Oboe Assembly

Before beginning to play the oboe, it is essential to learn how to assemble the instrument in a way that avoids damaging its mechanism. Oboes are very delicate instruments which are difficult and expensive to repair, so it is important to avoid putting excessive force on any keys that may bend, and to leave manipulating any screws to professionals, as incorrect adjustment can prevent an oboe from working.

Firstly, the oboe case should be placed on a flat, sturdy surface such as a table, so that it can be opened without the risk of dropping any part of the oboe. Most oboe cases have zips or latches. Instrument cases are usually designed to have a larger bottom and thinner lid; it is vital to ensure the case is the correct way up before opening it.

The oboe is made up of three sections: the top joint, the lower joint, and the bell. The cork-covered sections at the bottom of the top joint and lower joint are called tenons. These areas can often be stiff and make the instrument difficult to put together. This issue can be rectified using cork grease, which is put on the tenons to make them more slippery. Beginner oboists can often make the mistake of using too much cork grease. If cork grease can clearly be seen on the corks, wipe some of it off before it dries as an excess can cause an oboe to stick together.

How-to guide


Fig.1 Connecting the bottom joint and bell

Begin by joining the oboe’s bell to the lower joint. If your oboe has a low Bb, it will have a large pad on the bell. Whilst holding this down, push the bell onto the tenon of the lower joint, and twist it until the pillars and large pads are aligned across the lower joint and bell. Only hold the lower joint below the bottom C, C#, and Eb keys, or between this set of keys and the feather keys (low B, Bb, and left Eb keys). This will minimise the risk of bending these delicate keys.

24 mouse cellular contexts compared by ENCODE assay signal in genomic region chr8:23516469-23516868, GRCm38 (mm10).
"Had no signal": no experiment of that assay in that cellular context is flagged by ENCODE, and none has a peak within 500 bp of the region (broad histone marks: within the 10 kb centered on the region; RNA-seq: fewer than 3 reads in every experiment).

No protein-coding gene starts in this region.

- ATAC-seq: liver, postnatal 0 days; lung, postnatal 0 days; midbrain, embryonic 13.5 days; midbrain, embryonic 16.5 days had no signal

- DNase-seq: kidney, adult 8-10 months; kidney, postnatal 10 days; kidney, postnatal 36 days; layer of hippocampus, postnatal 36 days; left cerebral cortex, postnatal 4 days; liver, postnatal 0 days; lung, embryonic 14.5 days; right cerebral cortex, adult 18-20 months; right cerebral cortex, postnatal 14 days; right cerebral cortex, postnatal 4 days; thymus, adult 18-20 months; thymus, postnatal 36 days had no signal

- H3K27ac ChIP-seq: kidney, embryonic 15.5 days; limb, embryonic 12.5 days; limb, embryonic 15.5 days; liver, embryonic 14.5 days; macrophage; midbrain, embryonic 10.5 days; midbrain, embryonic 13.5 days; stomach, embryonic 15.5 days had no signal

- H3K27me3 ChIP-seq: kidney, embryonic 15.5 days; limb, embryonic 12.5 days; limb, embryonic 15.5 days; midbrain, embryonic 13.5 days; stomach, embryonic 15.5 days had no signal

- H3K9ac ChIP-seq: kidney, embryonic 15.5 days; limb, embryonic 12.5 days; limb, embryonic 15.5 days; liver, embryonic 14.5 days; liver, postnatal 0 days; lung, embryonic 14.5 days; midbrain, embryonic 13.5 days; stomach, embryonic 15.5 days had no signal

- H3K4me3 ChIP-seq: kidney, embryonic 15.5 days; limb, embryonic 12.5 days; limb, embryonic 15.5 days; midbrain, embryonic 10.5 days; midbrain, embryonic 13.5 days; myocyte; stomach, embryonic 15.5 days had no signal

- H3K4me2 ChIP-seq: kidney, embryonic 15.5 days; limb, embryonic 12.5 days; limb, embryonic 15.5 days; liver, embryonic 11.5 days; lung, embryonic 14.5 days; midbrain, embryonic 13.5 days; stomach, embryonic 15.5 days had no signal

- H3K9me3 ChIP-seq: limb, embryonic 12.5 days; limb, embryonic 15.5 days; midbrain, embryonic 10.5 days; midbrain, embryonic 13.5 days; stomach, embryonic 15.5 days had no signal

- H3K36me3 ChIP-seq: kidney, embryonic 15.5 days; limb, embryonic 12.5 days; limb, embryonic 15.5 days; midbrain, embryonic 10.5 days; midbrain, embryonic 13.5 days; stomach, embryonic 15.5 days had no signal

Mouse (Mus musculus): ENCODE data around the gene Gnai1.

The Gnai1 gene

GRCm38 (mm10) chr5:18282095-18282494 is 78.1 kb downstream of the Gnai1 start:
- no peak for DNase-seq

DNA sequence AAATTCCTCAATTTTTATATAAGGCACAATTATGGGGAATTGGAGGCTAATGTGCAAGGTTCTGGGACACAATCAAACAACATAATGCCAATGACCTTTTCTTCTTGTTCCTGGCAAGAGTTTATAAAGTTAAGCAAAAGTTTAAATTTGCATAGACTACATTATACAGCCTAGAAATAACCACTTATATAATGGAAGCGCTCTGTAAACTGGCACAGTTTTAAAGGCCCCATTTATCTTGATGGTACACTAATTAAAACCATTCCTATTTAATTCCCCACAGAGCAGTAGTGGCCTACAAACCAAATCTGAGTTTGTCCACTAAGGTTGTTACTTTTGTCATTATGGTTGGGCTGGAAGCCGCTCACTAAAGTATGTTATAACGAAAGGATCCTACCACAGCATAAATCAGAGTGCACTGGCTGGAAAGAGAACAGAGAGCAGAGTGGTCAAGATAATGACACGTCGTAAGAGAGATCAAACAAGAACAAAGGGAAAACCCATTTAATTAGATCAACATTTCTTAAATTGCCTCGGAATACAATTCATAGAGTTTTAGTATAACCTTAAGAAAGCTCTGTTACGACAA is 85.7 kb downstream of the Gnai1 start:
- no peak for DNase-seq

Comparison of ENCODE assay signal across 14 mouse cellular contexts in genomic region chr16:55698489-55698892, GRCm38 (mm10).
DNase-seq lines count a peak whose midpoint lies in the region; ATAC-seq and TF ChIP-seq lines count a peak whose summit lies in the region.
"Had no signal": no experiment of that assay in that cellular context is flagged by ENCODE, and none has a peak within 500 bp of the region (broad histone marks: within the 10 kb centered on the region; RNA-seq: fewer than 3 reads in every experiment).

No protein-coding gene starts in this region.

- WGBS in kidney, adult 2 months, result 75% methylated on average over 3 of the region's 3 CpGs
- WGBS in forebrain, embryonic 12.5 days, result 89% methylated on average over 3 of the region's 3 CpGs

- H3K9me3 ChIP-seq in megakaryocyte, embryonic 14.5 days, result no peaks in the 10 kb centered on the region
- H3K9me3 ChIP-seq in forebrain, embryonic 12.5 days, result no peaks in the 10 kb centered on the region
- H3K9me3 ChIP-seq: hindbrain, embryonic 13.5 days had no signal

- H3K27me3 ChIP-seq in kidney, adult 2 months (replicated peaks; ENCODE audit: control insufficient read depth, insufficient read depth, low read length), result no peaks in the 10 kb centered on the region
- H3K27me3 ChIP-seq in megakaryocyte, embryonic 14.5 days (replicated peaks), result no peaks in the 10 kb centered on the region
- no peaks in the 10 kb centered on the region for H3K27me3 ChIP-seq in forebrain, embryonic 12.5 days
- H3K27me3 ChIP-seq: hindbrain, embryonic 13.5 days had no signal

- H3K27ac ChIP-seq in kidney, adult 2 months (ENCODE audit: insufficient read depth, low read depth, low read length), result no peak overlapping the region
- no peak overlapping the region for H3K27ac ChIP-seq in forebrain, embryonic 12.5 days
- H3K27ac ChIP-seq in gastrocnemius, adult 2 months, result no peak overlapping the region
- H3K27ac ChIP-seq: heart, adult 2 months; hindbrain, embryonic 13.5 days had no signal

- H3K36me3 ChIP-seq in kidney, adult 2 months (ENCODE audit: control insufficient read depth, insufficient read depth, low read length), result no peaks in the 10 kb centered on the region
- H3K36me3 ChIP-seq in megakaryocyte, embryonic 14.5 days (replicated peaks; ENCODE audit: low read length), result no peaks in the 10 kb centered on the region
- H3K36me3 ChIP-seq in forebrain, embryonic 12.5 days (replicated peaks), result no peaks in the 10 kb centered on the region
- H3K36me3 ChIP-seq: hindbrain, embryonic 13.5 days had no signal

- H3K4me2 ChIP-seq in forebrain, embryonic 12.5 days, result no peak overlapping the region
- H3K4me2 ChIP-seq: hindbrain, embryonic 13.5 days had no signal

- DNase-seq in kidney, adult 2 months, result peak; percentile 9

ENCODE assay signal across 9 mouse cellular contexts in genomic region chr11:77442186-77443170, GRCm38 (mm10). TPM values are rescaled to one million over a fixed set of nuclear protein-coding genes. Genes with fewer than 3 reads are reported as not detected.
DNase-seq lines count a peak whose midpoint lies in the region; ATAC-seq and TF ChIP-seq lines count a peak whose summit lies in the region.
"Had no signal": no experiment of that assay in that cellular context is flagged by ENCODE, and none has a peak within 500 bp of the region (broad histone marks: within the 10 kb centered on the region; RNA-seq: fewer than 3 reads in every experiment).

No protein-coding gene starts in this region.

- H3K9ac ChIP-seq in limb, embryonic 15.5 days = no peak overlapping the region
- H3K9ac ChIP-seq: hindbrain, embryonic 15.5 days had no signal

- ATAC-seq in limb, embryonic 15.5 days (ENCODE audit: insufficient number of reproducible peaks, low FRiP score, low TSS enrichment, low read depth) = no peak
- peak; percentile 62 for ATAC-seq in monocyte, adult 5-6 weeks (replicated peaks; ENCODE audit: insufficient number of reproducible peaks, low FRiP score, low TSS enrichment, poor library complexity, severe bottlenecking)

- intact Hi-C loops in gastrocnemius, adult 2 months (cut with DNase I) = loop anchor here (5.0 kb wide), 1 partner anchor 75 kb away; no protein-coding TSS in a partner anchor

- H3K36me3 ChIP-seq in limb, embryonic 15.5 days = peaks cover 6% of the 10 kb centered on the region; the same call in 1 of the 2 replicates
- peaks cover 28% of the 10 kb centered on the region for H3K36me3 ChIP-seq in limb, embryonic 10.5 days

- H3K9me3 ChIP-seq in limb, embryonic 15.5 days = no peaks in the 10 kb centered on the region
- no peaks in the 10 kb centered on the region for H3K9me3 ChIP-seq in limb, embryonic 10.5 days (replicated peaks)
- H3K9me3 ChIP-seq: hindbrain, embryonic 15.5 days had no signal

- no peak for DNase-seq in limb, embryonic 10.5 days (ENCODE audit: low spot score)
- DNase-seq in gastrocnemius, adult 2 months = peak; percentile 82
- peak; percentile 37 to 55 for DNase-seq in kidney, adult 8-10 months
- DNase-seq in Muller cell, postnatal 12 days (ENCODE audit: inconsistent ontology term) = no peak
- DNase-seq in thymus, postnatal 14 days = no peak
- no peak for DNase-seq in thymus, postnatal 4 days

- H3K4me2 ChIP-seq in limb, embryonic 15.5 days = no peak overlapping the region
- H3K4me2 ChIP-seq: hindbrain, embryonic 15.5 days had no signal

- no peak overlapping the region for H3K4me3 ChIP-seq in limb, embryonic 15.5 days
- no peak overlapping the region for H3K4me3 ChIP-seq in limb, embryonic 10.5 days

Fig.2 Connecting the top joint and bottom joint

Next, hold the oboe’s top joint around its middle, taking care to again avoid exerting force on the keys sticking out at the sides of the oboe’s main body, especially the second octave key. Align the upper and lower joints and gently push them together. If your oboe has two small ‘bridge keys’ at the bottom of the upper joint, take care not to bend these. The oboe is correctly assembled when these two keys match up with the corresponding keys at the top of the lower joint.



Fig.3 Connecting the reed and top joint 

When all three joints have been put together, it is time to insert the oboe reed. After soaking the reed, cork grease can be applied to the reed’s staple to make it easier to insert into and remove from the oboe. Ensure the reed is straight (one blade facing the front of the oboe, the other facing the back) and gently push it into the oboe as far as it will go. Only touch the cork part of the oboe reed when removing it from the instrument, as the cane is very fragile and easy to break.


Bethany Craft, Oboe Specialist – Howarth of London

About Howarth of London

Woodwind Specialists - Howarth are leading suppliers of oboes, bassoons, clarinets, saxophones and flutes. Makers of fine oboes, cors anglais & oboes d'amore.
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